Should non-family employees act as mediators between family members?

Amy: Here we are caught between aspiration and reality. I think the aspiration is for people to talk directly to each other and that using an intermediary is not conducive to developing communication skills. In reality, however, people may not be able to do this. It is human to get a third party involved. I think that as long as the third party works toward promoting direct communication it is fine. Unfortunately, sometimes that third party starts to garner increasing power the more they are confided in. Whether consciously or unconsciously the family starts to believe that they wouldn’t be able to function without these people and direct communication becomes less and less probable. Non-family members are often put into an intermediary position. Often this role falls to the HR person who gets involved as a mediator in the career planning for family members.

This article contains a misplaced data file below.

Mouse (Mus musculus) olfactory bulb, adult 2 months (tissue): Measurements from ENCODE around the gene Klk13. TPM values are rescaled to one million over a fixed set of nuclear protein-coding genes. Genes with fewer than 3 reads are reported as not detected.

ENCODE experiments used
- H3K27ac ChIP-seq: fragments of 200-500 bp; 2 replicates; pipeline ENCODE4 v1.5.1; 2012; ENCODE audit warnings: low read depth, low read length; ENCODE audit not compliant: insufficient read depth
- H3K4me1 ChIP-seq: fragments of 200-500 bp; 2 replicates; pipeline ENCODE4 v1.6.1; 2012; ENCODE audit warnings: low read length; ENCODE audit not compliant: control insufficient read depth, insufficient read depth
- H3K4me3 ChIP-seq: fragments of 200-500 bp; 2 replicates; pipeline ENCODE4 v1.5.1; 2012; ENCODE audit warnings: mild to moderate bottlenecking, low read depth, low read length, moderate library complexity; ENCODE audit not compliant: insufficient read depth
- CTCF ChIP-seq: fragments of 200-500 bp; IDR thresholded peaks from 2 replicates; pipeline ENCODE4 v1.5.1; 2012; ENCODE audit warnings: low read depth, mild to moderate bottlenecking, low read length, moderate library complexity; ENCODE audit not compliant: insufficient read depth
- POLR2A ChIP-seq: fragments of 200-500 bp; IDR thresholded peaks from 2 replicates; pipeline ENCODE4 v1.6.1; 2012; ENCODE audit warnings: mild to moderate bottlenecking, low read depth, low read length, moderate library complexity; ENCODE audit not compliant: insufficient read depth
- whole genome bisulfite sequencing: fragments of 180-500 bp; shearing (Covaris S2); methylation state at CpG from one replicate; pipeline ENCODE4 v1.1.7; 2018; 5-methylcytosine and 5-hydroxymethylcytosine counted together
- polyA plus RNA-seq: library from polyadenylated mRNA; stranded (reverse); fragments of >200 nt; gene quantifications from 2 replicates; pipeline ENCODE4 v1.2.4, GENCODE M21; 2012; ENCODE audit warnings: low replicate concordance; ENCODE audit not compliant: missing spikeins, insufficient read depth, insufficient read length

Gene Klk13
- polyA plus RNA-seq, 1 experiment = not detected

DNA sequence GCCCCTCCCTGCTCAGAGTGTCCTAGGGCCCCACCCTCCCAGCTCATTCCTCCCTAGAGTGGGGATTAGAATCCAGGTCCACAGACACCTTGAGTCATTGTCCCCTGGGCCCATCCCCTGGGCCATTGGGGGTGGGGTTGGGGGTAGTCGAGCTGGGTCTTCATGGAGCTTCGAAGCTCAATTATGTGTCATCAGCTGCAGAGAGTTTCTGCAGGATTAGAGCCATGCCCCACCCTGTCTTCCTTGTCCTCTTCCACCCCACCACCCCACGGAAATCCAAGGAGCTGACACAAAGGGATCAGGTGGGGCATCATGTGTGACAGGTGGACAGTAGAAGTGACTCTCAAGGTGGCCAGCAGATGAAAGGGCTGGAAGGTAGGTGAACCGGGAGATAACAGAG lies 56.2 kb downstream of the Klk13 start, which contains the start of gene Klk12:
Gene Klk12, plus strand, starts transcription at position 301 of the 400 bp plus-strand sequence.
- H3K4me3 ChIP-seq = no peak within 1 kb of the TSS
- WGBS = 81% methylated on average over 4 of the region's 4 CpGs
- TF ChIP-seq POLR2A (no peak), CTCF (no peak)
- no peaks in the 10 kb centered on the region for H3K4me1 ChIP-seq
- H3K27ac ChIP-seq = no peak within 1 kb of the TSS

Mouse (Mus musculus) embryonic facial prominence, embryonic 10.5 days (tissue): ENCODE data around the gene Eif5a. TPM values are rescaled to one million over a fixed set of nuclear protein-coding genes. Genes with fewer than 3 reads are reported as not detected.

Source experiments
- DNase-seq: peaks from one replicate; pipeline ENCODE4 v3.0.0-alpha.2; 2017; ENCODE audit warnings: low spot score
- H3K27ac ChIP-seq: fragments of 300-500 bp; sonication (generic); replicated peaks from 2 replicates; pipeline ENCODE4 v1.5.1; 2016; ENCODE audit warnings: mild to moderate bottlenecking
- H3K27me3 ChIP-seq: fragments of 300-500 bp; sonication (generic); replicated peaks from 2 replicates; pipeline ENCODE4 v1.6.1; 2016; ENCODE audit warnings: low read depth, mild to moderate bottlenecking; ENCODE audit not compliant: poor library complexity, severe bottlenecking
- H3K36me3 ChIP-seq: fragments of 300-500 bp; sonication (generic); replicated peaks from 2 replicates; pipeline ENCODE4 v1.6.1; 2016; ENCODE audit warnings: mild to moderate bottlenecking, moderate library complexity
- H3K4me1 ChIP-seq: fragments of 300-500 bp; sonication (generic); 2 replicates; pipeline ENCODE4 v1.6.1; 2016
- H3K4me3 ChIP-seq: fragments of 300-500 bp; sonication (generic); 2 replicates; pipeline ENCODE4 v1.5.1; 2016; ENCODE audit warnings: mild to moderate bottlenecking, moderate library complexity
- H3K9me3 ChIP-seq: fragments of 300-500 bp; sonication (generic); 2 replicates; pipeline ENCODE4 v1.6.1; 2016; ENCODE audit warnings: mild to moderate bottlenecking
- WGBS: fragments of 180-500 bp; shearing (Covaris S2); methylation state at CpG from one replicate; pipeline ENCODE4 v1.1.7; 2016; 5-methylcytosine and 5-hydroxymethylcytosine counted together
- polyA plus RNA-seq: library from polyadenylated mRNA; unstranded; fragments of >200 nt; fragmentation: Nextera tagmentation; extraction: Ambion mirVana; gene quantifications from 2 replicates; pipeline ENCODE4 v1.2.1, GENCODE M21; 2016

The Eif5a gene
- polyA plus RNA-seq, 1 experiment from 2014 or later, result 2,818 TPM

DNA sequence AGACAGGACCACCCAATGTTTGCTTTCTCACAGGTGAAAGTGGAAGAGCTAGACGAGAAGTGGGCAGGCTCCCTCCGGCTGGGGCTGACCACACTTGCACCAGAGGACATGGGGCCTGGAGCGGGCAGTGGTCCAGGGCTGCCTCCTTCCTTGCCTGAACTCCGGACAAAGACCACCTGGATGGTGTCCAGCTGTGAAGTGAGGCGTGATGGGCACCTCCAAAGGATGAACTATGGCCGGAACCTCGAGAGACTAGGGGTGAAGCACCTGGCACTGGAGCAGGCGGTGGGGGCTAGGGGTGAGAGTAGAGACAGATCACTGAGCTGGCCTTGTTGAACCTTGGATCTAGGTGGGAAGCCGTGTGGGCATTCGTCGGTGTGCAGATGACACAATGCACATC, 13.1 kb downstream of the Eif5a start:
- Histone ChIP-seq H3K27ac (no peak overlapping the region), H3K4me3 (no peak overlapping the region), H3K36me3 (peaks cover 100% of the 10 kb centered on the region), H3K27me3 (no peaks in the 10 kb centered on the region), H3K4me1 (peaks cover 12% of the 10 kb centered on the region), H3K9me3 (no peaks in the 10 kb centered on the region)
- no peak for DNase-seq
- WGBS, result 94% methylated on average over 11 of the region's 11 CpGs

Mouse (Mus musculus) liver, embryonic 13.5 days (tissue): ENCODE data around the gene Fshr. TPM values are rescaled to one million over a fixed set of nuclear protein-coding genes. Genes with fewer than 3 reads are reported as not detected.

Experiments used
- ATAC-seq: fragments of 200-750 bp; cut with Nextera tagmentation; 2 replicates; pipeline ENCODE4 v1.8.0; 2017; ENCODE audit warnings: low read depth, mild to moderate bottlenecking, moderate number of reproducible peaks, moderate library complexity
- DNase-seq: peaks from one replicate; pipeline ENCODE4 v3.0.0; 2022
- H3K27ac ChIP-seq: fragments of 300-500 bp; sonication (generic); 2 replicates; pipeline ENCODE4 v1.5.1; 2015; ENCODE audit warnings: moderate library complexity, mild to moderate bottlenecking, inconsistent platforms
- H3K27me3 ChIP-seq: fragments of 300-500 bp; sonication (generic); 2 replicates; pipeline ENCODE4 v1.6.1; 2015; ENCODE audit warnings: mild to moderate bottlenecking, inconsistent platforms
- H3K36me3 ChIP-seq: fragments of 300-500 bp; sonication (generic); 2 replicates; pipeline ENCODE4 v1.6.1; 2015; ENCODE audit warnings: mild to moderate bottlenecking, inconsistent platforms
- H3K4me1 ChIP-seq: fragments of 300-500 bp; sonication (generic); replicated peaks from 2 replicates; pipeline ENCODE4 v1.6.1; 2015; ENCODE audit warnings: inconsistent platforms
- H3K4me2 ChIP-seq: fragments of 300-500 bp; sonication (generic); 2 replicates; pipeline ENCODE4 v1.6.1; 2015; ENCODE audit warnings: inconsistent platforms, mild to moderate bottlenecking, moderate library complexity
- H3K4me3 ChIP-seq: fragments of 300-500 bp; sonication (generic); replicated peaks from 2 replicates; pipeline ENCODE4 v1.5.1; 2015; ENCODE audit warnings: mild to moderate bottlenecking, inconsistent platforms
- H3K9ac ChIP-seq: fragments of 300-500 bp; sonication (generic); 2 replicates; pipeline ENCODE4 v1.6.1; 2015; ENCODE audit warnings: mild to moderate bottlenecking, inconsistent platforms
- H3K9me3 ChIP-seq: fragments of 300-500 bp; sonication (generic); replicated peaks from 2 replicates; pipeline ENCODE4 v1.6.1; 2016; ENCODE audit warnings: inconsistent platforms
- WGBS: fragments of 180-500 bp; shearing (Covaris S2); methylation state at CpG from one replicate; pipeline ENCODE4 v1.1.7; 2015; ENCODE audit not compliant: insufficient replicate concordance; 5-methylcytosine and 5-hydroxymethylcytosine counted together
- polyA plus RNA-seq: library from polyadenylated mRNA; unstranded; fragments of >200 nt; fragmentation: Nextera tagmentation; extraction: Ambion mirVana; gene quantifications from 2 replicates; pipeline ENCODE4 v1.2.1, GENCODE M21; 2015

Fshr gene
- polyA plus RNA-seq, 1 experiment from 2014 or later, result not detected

Stephen: I do not think that non-family managers should be asked to be mediators. I think that they should be asked to be educators and facilitators. They might often see the family business in a clearer light than the family itself and are crucial to the business success. I think they can become advocates for the self-sufficiency of family members resolving their issues in a productive way. It is not just non-family managers; sometimes it is an independent board member, sometimes a trusted legal or accounting advisor who becomes part of the fabric of the family business success.

Amy: Yes, people evolve into these roles because of their natural skills and their trust-worthiness. I think that the loss of such a key person in terms of succession planning can be very detrimental to the business: If everybody has been relying on that person as the central communication point and they are gone with no one to fill the gap, things can fall apart because the family hasn’t built the ability to communicate on its own.